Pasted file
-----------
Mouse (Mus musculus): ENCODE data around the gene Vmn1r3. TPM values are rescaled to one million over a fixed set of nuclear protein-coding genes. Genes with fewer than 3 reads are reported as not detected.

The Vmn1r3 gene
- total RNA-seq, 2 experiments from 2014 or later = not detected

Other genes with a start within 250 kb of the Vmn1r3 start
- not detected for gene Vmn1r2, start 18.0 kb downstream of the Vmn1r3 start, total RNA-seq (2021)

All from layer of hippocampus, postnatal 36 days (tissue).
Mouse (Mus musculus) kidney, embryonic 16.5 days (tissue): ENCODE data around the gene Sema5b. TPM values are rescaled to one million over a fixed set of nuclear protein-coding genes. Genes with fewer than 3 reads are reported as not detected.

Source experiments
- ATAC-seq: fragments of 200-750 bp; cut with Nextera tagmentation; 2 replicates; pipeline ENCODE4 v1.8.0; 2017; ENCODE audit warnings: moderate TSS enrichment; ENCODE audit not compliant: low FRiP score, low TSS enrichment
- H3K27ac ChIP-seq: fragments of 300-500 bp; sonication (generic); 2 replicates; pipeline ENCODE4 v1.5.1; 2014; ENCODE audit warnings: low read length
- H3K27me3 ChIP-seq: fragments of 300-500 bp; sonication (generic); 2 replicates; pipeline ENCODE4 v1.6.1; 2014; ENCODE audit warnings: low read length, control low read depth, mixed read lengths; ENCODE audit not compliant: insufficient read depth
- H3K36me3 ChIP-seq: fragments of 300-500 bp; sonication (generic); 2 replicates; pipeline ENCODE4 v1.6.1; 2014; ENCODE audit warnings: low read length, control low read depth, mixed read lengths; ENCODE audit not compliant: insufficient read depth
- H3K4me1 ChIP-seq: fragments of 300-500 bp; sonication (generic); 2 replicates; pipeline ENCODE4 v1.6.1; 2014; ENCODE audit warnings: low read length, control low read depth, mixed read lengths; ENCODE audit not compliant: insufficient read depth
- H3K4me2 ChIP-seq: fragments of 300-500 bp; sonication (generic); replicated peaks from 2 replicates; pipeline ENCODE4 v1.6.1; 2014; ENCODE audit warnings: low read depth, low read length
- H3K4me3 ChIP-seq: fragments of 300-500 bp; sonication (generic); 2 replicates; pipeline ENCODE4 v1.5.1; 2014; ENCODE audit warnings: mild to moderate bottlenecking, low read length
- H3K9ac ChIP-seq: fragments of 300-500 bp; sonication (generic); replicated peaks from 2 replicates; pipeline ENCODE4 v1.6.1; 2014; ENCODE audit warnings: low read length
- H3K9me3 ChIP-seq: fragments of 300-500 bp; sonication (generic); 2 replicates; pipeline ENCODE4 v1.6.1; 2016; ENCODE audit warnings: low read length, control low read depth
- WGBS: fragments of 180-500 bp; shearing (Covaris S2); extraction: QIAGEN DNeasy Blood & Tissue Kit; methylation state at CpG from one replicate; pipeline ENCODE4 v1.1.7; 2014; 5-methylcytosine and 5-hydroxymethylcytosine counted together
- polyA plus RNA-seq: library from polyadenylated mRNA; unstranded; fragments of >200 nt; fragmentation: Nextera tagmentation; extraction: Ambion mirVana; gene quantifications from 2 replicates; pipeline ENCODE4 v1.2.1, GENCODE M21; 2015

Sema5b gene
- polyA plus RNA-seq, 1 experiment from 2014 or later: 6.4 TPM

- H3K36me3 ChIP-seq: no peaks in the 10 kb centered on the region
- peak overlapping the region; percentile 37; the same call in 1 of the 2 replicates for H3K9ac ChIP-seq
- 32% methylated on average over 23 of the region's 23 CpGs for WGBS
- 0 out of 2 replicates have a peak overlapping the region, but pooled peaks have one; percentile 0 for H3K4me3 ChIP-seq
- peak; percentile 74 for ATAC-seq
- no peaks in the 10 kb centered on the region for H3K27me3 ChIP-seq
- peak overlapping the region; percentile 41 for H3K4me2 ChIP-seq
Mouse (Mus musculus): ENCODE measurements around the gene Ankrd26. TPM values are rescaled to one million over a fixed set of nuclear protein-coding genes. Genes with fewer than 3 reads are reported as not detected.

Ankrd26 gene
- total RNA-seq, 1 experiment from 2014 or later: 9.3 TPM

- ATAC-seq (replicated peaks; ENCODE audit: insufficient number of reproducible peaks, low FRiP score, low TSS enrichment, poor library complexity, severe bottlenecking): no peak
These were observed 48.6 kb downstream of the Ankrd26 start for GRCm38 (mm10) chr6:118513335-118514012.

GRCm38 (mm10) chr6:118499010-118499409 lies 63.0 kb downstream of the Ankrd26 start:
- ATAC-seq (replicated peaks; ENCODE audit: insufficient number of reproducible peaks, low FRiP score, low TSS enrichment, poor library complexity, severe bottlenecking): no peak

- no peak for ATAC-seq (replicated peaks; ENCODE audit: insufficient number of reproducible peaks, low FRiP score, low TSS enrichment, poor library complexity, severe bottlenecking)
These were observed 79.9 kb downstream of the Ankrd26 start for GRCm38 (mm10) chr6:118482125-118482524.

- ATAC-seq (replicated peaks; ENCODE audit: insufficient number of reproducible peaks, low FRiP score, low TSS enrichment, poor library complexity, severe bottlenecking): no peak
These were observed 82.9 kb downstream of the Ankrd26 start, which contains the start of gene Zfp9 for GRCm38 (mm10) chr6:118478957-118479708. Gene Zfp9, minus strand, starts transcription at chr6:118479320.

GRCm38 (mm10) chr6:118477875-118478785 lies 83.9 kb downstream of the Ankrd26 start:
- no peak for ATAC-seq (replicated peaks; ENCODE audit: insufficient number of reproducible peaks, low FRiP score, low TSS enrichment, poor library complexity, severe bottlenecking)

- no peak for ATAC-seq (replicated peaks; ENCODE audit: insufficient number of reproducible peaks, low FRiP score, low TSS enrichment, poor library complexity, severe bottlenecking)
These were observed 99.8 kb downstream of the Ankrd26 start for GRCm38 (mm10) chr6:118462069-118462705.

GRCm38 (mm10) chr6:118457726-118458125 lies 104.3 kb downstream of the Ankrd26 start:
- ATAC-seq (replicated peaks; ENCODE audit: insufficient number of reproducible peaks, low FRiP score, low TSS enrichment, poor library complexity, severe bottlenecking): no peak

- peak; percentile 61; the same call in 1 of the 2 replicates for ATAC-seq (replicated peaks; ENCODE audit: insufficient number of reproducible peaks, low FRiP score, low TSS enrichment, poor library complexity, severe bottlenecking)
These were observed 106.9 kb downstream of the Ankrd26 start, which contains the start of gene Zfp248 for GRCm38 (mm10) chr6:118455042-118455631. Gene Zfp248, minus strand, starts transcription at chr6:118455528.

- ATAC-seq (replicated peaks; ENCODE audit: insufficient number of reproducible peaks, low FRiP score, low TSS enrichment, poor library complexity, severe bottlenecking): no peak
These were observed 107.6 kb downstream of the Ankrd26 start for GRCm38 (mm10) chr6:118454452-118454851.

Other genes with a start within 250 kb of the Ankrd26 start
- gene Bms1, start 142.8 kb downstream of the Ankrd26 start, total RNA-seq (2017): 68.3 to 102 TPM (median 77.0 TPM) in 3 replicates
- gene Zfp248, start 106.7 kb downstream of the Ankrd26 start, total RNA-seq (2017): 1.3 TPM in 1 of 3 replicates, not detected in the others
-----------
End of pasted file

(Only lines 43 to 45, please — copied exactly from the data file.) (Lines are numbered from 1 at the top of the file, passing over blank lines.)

These were observed 99.8 kb downstream of the Ankrd26 start for GRCm38 (mm10) chr6:118462069-118462705.

GRCm38 (mm10) chr6:118457726-118458125 lies 104.3 kb downstream of the Ankrd26 start:
- ATAC-seq (replicated peaks; ENCODE audit: insufficient number of reproducible peaks, low FRiP score, low TSS enrichment, poor library complexity, severe bottlenecking): no peak